Let us now discuss Mr. Molyneux's approach to the topic of theft, which is important to understand as from his arguments here he goes on to make very bold assertions regarding the immoral nature of government taxation, that make up a large part of his practical philosophy. He begins by trying to demonstrate that we are own our own bodies and, in general, are responsible for their effects. He says that 'the very act of controlling my body to produce speech demands the acceptance of my ability to control my speech – an implicit affirmation of my ownership over my own body'. But as he points out himself in the next paragraph, this control may be by a 'demon' or some other agent. In other words, one might say the agent which controls the body, may not be the same one who experiences pleasure and pain within it and so bears the brunt of the 'justice' inflicted upon it. Logically, one has need to enforce justice on the demon, not on the person the demon is possessing; how that can be achieved seems highly uncertain, though. He goes on to say that 'rejecting ownership of the body is to reject all morality, which as we have seen above, is utterly impossible', then using the same argument as his very first one for UPB, i.e. that 'to reject morality is to say that it is universally preferable to believe that there is no such thing as universal preferences'. Firstly, one should point out here that Mr. Molyneux has already seemed to admit in the previous paragraph that a person can be insane, or theoretically demonically possessed, in which case they cannot be held morally responsible. Rather than saying that this leads to the absurdity, if generalized, that there is no morality, to be consistent he should simply accept the fact that if one allows of it in specific cases there is no ostensible reason why it cannot be generalized, and thus ownership of the body and morality remain moot. If he still wanted to affirm ownership of the body and morality, he would have to do it on an empirical rather than a logical basis, inferring their responsibility not from their speech acts, which may or may not be controlled by demons, but from his own inner experience of control of his own body and extrapolation to others. Going back to the second stage of his argument here, as I have already argued, one is not necessarily asserting 'that it is universally preferable to believe that there is no such thing as universal preferences', but merely that oneself has this preference.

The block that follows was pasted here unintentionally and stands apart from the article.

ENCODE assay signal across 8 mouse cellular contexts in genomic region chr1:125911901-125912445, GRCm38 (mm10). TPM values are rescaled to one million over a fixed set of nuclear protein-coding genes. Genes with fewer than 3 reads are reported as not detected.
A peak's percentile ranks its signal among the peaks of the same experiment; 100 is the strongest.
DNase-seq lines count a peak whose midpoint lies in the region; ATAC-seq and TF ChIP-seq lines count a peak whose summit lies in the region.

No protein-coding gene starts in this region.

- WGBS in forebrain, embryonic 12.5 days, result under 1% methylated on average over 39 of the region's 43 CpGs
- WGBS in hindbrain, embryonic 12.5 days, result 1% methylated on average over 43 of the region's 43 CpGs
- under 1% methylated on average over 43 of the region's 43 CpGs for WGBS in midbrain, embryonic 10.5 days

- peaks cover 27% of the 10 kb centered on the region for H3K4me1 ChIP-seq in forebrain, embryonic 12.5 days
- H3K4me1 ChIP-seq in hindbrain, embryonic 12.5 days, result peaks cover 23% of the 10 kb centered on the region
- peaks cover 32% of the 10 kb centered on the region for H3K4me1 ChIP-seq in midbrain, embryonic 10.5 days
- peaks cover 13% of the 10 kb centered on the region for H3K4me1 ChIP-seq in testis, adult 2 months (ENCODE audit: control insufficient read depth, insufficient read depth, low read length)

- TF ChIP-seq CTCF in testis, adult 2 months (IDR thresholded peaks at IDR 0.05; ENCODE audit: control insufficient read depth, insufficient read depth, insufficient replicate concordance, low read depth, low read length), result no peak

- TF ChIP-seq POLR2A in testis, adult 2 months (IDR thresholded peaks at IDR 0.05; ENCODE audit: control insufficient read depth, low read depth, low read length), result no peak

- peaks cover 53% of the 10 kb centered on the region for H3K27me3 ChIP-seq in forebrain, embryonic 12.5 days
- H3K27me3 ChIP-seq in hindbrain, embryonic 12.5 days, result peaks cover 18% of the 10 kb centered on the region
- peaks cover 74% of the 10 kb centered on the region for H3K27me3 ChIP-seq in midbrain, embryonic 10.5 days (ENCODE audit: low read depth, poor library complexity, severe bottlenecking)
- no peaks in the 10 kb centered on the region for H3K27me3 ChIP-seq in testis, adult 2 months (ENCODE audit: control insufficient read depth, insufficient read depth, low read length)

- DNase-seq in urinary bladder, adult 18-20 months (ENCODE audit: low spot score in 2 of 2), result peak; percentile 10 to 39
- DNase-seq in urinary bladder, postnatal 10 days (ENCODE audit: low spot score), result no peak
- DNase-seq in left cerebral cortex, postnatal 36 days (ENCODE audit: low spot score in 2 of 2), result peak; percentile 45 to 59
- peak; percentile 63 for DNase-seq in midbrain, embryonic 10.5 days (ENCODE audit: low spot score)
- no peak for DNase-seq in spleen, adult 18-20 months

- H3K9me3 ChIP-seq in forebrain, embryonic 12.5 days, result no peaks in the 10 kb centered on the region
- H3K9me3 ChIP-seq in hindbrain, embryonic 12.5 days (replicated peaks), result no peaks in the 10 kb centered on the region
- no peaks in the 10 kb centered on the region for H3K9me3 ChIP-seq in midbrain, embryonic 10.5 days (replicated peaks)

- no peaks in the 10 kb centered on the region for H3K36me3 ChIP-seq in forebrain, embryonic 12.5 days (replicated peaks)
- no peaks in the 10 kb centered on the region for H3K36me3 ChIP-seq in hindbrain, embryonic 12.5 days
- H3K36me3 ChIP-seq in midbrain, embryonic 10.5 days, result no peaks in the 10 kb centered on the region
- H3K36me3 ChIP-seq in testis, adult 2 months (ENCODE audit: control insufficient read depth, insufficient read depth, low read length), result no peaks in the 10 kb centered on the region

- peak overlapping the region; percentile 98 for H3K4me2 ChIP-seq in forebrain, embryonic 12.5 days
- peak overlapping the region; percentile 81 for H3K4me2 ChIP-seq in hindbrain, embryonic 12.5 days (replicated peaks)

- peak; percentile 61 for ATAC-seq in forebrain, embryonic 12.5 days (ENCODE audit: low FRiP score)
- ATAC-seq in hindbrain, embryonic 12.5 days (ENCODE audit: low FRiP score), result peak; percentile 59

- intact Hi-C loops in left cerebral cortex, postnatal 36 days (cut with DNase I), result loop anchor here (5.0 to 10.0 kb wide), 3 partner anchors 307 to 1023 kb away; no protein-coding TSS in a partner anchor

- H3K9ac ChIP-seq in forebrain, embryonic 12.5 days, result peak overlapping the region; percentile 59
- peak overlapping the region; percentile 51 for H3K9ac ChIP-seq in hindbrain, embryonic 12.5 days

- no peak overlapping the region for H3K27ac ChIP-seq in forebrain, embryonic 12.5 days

Mr. Molyneux argues that unless there is a right to exclusive self-ownership of one's body and ownership of the effects one's body, in effect other people have a right to our organs. Although this idea is repugnant to most of us, it is neither the only way to interpret the negation such a right (it could be that other people have a lesser right to our organs, for instance in harvesting them after we die) , nor in itself necessarily absurd. The next section is where Mr. Molyneux brings in his view that mentally deficient people cannot be considered equally responsible to the more able, which, as I have already argued, seems to conflict with his seemingly dubious insistence on universality. Next he argues that saying men have less than 100% property rights involves an infinite regress, 'wherein everybody ends up with infinitely small ownership rights over pretty much everything'. Clearly, saying 'one owns 50% of what they own', does involve such a regress. But, that just seems like sophistry to me, since one can logically maintain that 'one only owns 50% the body one has direct use of', or 'one only owns 50% of the speech utterances that come out of “one”s mouth', or 'one only owns 50% of “one”'s monetary takings in the last fiscal year'. In fact, given the fact that all these things, particularly the latter two, are partly caused by social factors, i.e. the actions of 'others' - not merely our own volition - there is prima face a rather good reason for saying such things. Which is not to say that Mr. Molyneux doesn't have some strong practical arguments against such policies, but as far as I can see, you won't find them in this book. Another point I would like to make is, that if we are 100% responsible for and possess total ownership of the effects of our bodies, that would seem to imply that children are the property of their parents, which needless to say, seems a rather repugnant and practically indefensible view. In the next sections, Mr. Molyneux repeats some similar arguments as for rape, saying in this case that theft 'both affirms and denies the existence of property rights', since the thief necessarily wants to hold onto what he has stolen. This argument seems sound enough, although it appears the 'thief' may have different notions of what constitutes property than Mr. Molyneux, which may in his own mind, and even according to UPB, legitimate his own 'reallocation' (for instance, I cannot see a logical contradiction in the Marxism dictum 'to each according to his need, from each according to his capacity').